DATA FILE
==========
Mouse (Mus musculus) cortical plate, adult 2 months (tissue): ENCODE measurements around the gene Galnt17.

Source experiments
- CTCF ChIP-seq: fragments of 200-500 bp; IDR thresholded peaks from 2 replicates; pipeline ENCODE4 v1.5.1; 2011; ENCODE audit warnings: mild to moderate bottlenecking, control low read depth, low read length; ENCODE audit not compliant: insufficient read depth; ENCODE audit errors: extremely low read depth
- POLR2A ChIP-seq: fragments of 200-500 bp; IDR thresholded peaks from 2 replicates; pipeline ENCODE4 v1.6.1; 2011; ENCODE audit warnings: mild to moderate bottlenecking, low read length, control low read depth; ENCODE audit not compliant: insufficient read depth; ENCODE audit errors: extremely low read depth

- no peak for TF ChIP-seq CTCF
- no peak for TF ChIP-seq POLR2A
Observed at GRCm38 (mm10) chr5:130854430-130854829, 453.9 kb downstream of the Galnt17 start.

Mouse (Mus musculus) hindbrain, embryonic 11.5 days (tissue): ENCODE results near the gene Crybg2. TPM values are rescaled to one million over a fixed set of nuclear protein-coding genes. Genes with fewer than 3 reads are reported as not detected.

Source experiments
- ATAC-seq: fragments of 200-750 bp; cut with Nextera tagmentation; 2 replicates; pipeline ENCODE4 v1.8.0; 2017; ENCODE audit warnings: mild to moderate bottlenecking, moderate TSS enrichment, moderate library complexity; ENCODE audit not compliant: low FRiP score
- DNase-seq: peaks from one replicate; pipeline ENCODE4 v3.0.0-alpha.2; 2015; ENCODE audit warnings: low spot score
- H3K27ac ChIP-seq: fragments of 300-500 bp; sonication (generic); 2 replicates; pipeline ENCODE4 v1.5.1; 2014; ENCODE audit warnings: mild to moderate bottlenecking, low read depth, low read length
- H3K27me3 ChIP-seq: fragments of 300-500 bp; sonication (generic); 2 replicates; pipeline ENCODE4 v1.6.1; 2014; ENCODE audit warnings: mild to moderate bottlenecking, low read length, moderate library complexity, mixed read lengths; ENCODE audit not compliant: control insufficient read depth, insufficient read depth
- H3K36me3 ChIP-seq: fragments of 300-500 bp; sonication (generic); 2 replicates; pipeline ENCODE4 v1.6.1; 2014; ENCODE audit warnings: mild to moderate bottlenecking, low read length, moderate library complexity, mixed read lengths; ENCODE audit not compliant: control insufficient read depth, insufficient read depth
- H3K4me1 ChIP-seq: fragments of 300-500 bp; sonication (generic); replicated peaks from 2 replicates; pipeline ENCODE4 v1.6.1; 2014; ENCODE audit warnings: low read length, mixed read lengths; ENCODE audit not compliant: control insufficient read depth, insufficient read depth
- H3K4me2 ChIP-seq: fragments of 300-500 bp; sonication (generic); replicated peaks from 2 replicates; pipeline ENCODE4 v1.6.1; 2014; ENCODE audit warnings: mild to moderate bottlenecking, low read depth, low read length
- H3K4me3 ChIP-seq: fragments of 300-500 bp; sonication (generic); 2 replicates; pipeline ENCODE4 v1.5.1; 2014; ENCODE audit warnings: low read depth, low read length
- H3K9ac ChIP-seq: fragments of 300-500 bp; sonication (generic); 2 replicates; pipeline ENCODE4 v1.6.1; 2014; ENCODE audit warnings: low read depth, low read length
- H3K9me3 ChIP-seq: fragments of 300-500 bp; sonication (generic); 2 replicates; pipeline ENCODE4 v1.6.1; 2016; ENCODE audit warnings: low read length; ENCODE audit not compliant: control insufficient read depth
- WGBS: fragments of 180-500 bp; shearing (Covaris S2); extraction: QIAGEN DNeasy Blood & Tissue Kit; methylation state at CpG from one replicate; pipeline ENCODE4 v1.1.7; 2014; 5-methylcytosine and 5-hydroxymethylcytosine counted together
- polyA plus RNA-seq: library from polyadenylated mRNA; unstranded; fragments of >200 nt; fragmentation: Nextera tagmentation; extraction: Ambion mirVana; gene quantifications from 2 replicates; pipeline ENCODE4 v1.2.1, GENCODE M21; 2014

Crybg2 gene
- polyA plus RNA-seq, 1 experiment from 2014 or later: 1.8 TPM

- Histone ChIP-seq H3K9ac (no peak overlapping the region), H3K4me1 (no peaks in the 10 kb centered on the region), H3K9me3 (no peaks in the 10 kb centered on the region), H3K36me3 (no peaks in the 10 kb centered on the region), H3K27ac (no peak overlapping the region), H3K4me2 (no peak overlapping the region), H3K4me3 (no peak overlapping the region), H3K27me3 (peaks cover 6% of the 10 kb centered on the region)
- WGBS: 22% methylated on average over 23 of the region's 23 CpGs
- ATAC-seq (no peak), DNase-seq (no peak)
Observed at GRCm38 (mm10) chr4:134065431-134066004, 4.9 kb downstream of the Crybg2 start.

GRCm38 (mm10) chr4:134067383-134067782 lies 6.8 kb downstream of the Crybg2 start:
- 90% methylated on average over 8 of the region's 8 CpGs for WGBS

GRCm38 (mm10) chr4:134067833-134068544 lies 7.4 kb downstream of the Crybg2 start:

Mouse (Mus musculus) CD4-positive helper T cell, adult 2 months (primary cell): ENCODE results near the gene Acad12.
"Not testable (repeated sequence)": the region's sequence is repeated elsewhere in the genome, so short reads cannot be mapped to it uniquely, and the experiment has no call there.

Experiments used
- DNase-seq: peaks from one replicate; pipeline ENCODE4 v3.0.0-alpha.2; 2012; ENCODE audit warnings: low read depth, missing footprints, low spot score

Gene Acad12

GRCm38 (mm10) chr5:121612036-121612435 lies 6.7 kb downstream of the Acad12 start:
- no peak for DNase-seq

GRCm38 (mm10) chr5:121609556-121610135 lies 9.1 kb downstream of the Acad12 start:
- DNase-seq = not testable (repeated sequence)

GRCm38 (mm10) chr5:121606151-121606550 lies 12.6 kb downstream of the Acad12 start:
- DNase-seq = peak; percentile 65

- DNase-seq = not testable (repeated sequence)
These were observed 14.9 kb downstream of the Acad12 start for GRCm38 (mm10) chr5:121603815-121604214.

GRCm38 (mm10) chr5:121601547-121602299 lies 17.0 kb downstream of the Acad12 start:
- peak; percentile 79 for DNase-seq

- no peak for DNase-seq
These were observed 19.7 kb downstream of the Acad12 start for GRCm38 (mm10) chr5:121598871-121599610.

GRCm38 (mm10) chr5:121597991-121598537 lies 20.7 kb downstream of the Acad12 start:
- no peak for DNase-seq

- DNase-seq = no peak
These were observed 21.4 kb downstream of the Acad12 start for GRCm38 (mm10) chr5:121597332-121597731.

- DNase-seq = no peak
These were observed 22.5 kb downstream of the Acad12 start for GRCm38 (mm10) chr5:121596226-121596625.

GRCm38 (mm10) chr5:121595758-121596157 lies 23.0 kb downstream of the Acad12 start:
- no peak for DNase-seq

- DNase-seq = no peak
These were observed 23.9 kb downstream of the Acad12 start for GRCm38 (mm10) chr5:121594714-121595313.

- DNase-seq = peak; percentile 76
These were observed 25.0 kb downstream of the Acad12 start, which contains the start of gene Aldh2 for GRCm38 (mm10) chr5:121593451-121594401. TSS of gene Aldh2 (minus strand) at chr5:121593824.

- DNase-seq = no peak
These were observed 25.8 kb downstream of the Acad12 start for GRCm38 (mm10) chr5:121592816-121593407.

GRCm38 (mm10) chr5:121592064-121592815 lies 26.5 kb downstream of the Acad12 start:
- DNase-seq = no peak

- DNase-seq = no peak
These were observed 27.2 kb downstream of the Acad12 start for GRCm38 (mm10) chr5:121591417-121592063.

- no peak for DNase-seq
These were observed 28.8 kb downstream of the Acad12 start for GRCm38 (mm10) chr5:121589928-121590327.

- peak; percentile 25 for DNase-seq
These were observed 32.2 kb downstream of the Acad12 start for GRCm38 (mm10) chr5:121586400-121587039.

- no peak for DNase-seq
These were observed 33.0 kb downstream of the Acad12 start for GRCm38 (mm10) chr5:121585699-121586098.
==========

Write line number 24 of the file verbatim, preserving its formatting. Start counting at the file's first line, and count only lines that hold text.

- Histone ChIP-seq H3K9ac (no peak overlapping the region), H3K4me1 (no peaks in the 10 kb centered on the region), H3K9me3 (no peaks in the 10 kb centered on the region), H3K36me3 (no peaks in the 10 kb centered on the region), H3K27ac (no peak overlapping the region), H3K4me2 (no peak overlapping the region), H3K4me3 (no peak overlapping the region), H3K27me3 (peaks cover 6% of the 10 kb centered on the region)